Rules regulating practice in the supreme court or more judges with civil and criminal jurisdiction.

are adopted by the justices. The Justices' Act of There is a civil code, and also a penal code. Practice is regulated by rules adopted by the courts, jurisdiction, and regulates the practice therein.

1890 provides for justices' courts, their powers and and by usage and custom. Sweden : Nothing like the English common

(To be concluded next week.) law as opposed to statute law is known in Sweden. All law is statute law. The judiciary is inti

HOW TO MAKE LAWS-ASRECOMMENDED mately connected with the legislature. Laws were

BY THE LEGISLATIVE COMMISSION made by the judiciary and approved by the people prior to 1347. After that no code came into use As TO TIIE MANNER IN WHICH MUNICIPAL LEGISwithout the approval of the King. Commissioners

LATION SHALL BE BROUGHT ABOUT —A PROwere appointed for reporting a Commor country

TO PREVENT PIGEON-HOLING—To Encode,” which was promulgated by the King in

LARGE POWERS OF REVISION COMMITTEES. 1352. A common city code was promulgated in 1365.

by legislation and the common law in Sweden, zud from that time to the present ro such law has been tion on December 16, 1895, filed its report with the able to grow in Swedish soil.

governor, The committee consists of LieutenantSeveral commissions were appointed from time to Governor Saxton, Flon. Danforth E. Ainsworth, time, but accomplished nothing until, in 1686, il who has seen much experience iu legislative halls; commission was appointed to revise the old codes. ex-Senator John J. Linson, Jobn S. Kenyon, clerk They first decided to report one code in place of of the State Senate, and Simon Sterne, of New the country and city codes. Five parts out of nine l ork city. of the present common, civil and penal codes The committee is acting under a law passed by were framed by the commissioners between 1686

th st Legislature, having for its object a reduc1710. The whole scheme completel in tion of the number of measures which come before 1723. The code was adopted in the legislative ses- the Legislature annually for its attention, and to sions of 1731 and 1734, and became law September subject those which do make their appearance to a 1, 1736. This code was known as the New Code. proper scrutiny and consideration.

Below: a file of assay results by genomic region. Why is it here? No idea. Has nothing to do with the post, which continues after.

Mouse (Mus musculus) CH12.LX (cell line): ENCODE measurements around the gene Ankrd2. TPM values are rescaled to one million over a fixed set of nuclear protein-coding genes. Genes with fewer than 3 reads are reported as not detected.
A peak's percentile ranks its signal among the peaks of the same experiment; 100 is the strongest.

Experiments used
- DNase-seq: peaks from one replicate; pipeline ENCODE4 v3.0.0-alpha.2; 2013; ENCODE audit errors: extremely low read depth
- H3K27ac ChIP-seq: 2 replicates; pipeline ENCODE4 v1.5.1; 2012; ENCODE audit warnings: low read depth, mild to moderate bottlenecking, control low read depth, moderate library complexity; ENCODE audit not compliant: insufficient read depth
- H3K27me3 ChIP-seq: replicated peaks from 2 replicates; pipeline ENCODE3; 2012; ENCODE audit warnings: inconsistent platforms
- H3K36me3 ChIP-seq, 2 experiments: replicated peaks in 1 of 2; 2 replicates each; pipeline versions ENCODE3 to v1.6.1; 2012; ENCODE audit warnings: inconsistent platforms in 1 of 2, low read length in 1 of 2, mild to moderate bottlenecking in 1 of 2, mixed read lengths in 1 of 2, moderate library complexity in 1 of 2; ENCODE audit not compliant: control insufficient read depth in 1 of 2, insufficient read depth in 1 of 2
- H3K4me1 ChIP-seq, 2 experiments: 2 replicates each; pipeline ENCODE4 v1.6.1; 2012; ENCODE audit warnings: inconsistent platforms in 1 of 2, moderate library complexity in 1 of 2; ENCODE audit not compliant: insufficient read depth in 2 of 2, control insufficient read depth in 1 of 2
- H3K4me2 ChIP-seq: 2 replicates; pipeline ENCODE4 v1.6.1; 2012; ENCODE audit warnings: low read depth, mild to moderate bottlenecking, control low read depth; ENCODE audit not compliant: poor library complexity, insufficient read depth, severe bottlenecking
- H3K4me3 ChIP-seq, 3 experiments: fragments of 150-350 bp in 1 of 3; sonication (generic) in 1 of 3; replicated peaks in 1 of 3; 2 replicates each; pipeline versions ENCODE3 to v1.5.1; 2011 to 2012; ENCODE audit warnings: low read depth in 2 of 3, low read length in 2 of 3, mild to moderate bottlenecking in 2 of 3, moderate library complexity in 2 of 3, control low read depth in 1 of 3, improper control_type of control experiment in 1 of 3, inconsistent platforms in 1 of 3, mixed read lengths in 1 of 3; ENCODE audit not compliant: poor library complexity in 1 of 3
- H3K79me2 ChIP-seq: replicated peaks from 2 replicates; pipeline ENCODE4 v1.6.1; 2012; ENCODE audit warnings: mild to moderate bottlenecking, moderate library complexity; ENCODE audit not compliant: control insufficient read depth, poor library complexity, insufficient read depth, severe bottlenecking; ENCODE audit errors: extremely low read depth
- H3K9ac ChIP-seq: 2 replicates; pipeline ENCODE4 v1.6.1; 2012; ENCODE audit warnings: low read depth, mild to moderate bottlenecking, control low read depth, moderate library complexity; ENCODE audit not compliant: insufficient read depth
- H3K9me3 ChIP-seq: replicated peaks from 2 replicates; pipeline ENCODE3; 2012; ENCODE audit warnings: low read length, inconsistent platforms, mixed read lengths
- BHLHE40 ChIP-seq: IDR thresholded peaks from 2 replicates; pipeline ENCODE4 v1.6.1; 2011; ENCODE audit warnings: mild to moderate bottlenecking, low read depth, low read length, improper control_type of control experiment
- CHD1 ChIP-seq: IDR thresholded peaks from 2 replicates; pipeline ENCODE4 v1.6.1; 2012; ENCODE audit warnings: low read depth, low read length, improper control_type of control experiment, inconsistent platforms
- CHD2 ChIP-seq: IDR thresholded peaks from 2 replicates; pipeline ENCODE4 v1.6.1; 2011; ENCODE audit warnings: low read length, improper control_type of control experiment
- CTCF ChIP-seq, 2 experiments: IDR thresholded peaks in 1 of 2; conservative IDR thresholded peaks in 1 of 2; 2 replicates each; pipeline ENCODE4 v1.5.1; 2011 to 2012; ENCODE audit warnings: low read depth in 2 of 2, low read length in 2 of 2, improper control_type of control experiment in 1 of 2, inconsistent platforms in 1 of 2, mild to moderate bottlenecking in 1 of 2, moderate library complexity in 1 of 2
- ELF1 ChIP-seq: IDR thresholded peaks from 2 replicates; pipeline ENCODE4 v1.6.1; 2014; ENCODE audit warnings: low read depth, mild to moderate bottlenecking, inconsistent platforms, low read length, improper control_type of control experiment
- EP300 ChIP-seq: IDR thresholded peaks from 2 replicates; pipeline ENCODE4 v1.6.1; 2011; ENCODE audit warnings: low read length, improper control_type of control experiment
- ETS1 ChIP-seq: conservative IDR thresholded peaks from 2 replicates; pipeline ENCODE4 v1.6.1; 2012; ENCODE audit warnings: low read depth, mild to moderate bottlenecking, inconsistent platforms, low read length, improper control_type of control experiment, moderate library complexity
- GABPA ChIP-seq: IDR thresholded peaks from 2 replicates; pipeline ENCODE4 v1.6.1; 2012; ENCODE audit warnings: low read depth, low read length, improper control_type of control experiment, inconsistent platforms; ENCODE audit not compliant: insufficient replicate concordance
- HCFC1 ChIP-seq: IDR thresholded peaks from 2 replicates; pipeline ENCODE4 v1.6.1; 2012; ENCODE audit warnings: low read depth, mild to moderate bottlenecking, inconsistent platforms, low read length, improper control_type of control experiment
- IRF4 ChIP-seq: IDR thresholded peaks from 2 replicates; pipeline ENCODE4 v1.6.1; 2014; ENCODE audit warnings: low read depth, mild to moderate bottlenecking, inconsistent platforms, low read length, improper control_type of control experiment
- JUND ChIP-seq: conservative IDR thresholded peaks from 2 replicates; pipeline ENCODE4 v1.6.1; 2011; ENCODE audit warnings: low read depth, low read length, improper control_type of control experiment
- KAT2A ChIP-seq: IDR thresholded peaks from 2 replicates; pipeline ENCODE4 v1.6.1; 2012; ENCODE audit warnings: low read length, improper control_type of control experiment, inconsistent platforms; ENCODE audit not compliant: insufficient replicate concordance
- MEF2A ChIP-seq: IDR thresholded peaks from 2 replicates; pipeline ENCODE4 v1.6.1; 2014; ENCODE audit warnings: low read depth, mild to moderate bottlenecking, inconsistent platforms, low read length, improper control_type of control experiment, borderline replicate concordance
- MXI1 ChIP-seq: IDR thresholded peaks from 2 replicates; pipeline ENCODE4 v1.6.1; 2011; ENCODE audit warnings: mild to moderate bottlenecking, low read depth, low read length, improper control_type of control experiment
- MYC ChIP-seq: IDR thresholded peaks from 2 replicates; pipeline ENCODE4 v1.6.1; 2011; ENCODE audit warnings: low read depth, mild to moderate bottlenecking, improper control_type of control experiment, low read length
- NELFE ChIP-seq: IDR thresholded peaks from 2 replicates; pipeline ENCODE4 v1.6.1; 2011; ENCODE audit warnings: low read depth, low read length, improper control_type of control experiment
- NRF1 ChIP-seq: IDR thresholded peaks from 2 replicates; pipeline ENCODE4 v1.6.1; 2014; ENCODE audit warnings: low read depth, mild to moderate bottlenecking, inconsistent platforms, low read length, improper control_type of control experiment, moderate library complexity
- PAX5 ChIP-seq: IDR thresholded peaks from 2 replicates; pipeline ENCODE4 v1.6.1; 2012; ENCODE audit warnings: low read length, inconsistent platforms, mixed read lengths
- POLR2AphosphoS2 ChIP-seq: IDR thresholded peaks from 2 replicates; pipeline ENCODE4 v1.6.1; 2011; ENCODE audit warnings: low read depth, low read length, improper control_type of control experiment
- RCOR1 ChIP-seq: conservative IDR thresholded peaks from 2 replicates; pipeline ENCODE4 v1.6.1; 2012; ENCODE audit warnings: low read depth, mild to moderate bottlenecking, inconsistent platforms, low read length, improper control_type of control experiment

These codes brought to an end provincia Trecommend changes in the methods of legisla

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The commission recommended as follows:

amounted, during the last session, to the sum of First. That all private and local bills, including | $200,000, should be borne by the parties interested bills which relate to municipalities, shall be filed in the bills, and in whose interest legislation is coneither before the beginning of the legislative session sidered, particularly moneyed corporations, stock or within thirty days before their presentation to corporations or private individuals. the legislature, unless the governor of the State Tenth. That the general laws should be completed takes upon himself the responsibility of making a as rapidly as possible, and all public statutes should special recommendation for urgency; and that each be incorporated into them or into one of the Codes. bill shall be accompanied with proof that a notice Eleventh. That all bills amendatory of the general was duly published or personally served, or both, as laws, or of the Code, should refer briefly in their the circumstances of the case may require, on every title to the general subject to which they relate. interest which may be affected by such legis?ation. Toelfth. That all amendments for city charters

Second. That the petition for such legislation or to the general municipal incorporation laws should shall set forth its general scope, object and utility. briefly state in the title the subject of the sections This petition may be answered in writing by any of the statute which are proposed to be amended. adverse interest. Such petition and one or more

Thirteenth. That with reference to every bill afanswers which partake of the nature of pleadings fecting any department of the State government, or in a civil suit shall be filed with the bill, and these the general administration of the law subject to the petitions and counter-petitions, duly signed, shall supervision of such department, notice thereof shall accompany each bill of this character during the be given to the bead of the department having the whole of its legislative progression.